醒村 Sing Village

醒村 Xǐng cūn or Sing Village is one of the more special military dependents’ villages that I have been lucky enough to visit. And we are lucky that the Kaohsiung City government has decided to save it and restore it.

The village is in Kaohsiung’s Gangshan District. It’s just outside of the downtown and very close to the air force base. There used to be many military dependents’ villages in this area but most of them have been demolished. Luckily the city decided to save this one.

The houses were originally built in the late 1930s for Japanese Air Naval Air Force pilots. When the ROC took over after the war, they were used to house air force personal and flight instructors at the air force base.

As with many of these old houses and villages, as time passed people moved out and moved into more modern housing complexes. The villages were left to ruin. 醒村 Xǐng cūn/ Sing Village was no different.

It wasn’t until 2015 and when it was used in some scenes for the Taiwanese drama A Touch of Green 一把青. It is a show about the time after the Japanese defeat and the KMT coming to Taiwan. You maybe remember this TV show from another blog I wrote about a place that was used for some scenes.

Because of this show and work by local Gangshan people, part of the village was listed as a historical building in 2015. Then it was announced that the whole area would be preserved as a cultural landscape.

I went once in early 2017 before it was totally gated off and guarded and then a couple times after it was re-opened. The first set of photos is from my first trip.

The road in.

Most old homes in these military villages built at this time were built in the traditional Japanese one-floor style so I was pretty surprised to see this style of housing. I’m guessing that since they were houses for pilots that they got nicer houses.

The village has five two-story buildings two single-story buildings, a club and an auditorium. There was very little in the buildings when I went and I think most of what was there must have been left over from the TV show set.

Some classic tile work. Probably added after the war.
Someone made it here before me!! 廢探同盟Fèi tàn tóngméng =Ruin Exploration Alliance.
Nice carpet. Maybe from the TV show.
Cats are the best urban explorers. Never forget
I Took Away Our perfect Happy Ending.

The pictures below are all from when it was reopened. Building B has been completed and buildings A and F finished or near finished. The rest haven’t been worked on yet. There are guards so don’t try to go in them.

Military Slogan.

As you can see the restoration job was great.

I believe that there will be workshops, community events and things like that whenever it’s all finished.

I didn’t see this bathroom whenever I went in 2017 and man I wish that I did. But glad that they kept it. A good idea these days to have a nice Instagrammable  spot too.

Auditorium.

As mentioned above not every building has been fixed up but you can still peek in a few of them. I actually hope that they keep one or a few of it like this.

Next up are a couple pictures of pictures taken at the village. They can give you an idea of the village and the surrounding area.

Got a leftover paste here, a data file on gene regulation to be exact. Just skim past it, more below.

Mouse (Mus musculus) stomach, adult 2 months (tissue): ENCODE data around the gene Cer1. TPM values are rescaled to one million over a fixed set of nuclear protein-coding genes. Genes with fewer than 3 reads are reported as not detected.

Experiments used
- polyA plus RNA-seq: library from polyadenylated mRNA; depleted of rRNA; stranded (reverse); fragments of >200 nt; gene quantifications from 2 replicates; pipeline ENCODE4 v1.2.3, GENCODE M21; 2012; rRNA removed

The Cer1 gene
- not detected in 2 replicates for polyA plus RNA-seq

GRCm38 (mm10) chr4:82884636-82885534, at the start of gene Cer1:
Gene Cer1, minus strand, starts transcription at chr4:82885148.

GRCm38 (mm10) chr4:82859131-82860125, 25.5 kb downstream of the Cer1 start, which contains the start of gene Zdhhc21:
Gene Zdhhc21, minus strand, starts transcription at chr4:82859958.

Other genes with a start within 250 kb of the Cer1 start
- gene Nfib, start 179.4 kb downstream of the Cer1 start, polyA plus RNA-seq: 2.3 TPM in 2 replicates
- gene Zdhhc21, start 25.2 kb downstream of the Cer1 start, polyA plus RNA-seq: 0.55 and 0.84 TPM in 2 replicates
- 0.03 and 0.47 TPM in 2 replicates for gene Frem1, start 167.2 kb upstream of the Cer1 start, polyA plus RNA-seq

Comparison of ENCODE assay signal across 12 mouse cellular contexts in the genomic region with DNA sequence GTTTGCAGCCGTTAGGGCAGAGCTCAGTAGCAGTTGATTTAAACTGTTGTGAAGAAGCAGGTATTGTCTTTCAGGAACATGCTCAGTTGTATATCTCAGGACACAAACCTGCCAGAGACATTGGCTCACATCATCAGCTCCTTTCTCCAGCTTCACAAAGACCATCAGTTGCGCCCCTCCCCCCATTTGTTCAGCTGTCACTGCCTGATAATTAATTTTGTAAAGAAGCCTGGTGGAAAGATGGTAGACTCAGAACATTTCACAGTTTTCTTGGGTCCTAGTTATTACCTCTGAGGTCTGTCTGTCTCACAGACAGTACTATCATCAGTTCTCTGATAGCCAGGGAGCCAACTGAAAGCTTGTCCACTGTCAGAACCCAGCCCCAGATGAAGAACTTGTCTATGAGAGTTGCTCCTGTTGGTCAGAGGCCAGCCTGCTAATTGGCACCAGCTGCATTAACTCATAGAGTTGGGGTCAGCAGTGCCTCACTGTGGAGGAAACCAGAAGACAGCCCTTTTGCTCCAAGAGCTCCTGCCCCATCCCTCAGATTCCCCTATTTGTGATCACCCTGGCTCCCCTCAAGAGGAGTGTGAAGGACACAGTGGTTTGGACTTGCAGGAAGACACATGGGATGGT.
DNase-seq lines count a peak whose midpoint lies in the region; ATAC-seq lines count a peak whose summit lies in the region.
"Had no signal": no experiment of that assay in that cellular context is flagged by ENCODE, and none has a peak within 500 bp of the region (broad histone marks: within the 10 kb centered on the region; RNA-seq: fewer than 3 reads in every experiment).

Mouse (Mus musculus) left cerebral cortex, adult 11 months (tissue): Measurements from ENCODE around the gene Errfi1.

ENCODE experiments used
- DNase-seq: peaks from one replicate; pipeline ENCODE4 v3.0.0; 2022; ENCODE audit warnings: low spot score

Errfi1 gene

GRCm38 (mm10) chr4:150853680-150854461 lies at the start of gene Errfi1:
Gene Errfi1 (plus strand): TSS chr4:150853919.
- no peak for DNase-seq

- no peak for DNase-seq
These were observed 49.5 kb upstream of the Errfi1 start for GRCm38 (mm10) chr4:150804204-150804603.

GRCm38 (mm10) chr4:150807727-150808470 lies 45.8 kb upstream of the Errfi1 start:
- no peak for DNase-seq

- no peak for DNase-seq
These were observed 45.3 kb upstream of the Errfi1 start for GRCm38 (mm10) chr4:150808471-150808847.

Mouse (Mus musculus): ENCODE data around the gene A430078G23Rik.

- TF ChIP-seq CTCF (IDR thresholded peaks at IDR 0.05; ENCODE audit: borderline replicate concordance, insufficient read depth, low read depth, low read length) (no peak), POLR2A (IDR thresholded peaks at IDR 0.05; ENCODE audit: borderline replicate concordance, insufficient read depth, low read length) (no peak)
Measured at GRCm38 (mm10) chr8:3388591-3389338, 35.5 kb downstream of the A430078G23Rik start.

This first one shows a US military map from the Second World War of the airbase and area. Sing Village is circled at the bottom right.

This picture shows Sing Village from the air.

.

If you go to Gangshan then definitely check out this spot. Getting there is easy. Just Google Gangshanyangming Park 岡山陽明公園. The village is just opposite that park. So go and say Hi!

8 thoughts on “醒村 Sing Village

  1. My curiosity is piqued. When I resided in Tainan and Pingtung in the 70s, those kinds of places were hoppin’! When I returned to reside in Kaohsiung from the 80s to early 21st century, they were showing signs of age and deterioriation. As the population died out, or moved to better housing, what happened to the local institutions that had served them, things like temples, churches, shops, bus stops and such? What empty shells of things other than houses remain?

    Like

      1. Thanks. A friend had been part of a very active, but very “mainlander” church out there from 1983 to about 1986. It seemed the kind of place that was destined to wither away with its community, though. I’m just curious about these kinds of things, because churches are only one of the community institutions that depend on the existence of a community. If you’ve ever been to the old salt company village in Tainan (out by the green tunnel) you can see the same thing. School, temple, police station, all just left to collapse out there.

        Liked by 1 person

      2. I believe that I have. Yeah, just leave and then gone. Most of the time. Many times though in these villages i meet people there who are there to see their old house etc. Really cool

        Like

Leave a Reply

Fill in your details below or click an icon to log in:

WordPress.com Logo

You are commenting using your WordPress.com account. Log Out /  Change )

Google photo

You are commenting using your Google account. Log Out /  Change )

Twitter picture

You are commenting using your Twitter account. Log Out /  Change )

Facebook photo

You are commenting using your Facebook account. Log Out /  Change )

Connecting to %s